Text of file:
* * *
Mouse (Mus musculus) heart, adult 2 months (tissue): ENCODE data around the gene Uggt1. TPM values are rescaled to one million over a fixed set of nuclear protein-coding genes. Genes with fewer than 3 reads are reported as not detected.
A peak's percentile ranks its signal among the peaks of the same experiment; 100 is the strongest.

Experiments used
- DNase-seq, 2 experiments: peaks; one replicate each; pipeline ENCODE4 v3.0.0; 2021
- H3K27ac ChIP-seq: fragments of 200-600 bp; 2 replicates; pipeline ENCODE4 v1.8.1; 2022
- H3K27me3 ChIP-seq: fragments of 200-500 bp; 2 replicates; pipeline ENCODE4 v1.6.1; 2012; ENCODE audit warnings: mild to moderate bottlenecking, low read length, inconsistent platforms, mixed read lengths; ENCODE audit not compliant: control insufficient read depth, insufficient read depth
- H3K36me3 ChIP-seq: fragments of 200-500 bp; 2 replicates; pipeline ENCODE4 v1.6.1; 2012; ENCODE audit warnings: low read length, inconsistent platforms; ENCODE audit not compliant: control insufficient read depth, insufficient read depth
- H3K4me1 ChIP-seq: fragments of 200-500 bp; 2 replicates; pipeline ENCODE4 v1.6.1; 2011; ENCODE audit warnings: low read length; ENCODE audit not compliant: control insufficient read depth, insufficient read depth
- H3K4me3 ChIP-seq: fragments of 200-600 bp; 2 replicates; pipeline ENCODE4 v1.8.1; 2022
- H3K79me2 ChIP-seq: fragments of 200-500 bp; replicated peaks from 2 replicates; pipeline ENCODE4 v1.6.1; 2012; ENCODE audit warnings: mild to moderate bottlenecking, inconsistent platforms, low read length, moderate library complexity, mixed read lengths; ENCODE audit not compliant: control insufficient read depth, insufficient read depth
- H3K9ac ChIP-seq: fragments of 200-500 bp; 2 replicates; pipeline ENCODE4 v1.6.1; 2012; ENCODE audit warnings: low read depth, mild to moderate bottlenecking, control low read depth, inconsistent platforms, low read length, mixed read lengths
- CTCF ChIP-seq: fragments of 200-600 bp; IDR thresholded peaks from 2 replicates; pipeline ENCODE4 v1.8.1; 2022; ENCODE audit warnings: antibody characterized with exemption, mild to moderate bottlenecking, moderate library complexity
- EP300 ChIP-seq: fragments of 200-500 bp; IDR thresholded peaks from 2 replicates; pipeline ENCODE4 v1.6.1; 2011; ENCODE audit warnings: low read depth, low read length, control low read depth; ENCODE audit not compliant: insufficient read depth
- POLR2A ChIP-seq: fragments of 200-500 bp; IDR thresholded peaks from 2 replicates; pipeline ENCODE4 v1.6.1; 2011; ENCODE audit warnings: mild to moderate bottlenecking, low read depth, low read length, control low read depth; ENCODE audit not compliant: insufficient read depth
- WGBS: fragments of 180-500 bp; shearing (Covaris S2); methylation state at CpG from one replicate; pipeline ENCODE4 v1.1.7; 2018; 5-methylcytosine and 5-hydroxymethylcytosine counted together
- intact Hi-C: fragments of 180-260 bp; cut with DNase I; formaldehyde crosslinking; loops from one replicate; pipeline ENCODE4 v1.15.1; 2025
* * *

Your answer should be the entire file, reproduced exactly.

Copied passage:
Mouse (Mus musculus) heart, adult 2 months (tissue): ENCODE data around the gene Uggt1. TPM values are rescaled to one million over a fixed set of nuclear protein-coding genes. Genes with fewer than 3 reads are reported as not detected.
A peak's percentile ranks its signal among the peaks of the same experiment; 100 is the strongest.

Experiments used
- DNase-seq, 2 experiments: peaks; one replicate each; pipeline ENCODE4 v3.0.0; 2021
- H3K27ac ChIP-seq: fragments of 200-600 bp; 2 replicates; pipeline ENCODE4 v1.8.1; 2022
- H3K27me3 ChIP-seq: fragments of 200-500 bp; 2 replicates; pipeline ENCODE4 v1.6.1; 2012; ENCODE audit warnings: mild to moderate bottlenecking, low read length, inconsistent platforms, mixed read lengths; ENCODE audit not compliant: control insufficient read depth, insufficient read depth
- H3K36me3 ChIP-seq: fragments of 200-500 bp; 2 replicates; pipeline ENCODE4 v1.6.1; 2012; ENCODE audit warnings: low read length, inconsistent platforms; ENCODE audit not compliant: control insufficient read depth, insufficient read depth
- H3K4me1 ChIP-seq: fragments of 200-500 bp; 2 replicates; pipeline ENCODE4 v1.6.1; 2011; ENCODE audit warnings: low read length; ENCODE audit not compliant: control insufficient read depth, insufficient read depth
- H3K4me3 ChIP-seq: fragments of 200-600 bp; 2 replicates; pipeline ENCODE4 v1.8.1; 2022
- H3K79me2 ChIP-seq: fragments of 200-500 bp; replicated peaks from 2 replicates; pipeline ENCODE4 v1.6.1; 2012; ENCODE audit warnings: mild to moderate bottlenecking, inconsistent platforms, low read length, moderate library complexity, mixed read lengths; ENCODE audit not compliant: control insufficient read depth, insufficient read depth
- H3K9ac ChIP-seq: fragments of 200-500 bp; 2 replicates; pipeline ENCODE4 v1.6.1; 2012; ENCODE audit warnings: low read depth, mild to moderate bottlenecking, control low read depth, inconsistent platforms, low read length, mixed read lengths
- CTCF ChIP-seq: fragments of 200-600 bp; IDR thresholded peaks from 2 replicates; pipeline ENCODE4 v1.8.1; 2022; ENCODE audit warnings: antibody characterized with exemption, mild to moderate bottlenecking, moderate library complexity
- EP300 ChIP-seq: fragments of 200-500 bp; IDR thresholded peaks from 2 replicates; pipeline ENCODE4 v1.6.1; 2011; ENCODE audit warnings: low read depth, low read length, control low read depth; ENCODE audit not compliant: insufficient read depth
- POLR2A ChIP-seq: fragments of 200-500 bp; IDR thresholded peaks from 2 replicates; pipeline ENCODE4 v1.6.1; 2011; ENCODE audit warnings: mild to moderate bottlenecking, low read depth, low read length, control low read depth; ENCODE audit not compliant: insufficient read depth
- WGBS: fragments of 180-500 bp; shearing (Covaris S2); methylation state at CpG from one replicate; pipeline ENCODE4 v1.1.7; 2018; 5-methylcytosine and 5-hydroxymethylcytosine counted together
- intact Hi-C: fragments of 180-260 bp; cut with DNase I; formaldehyde crosslinking; loops from one replicate; pipeline ENCODE4 v1.15.1; 2025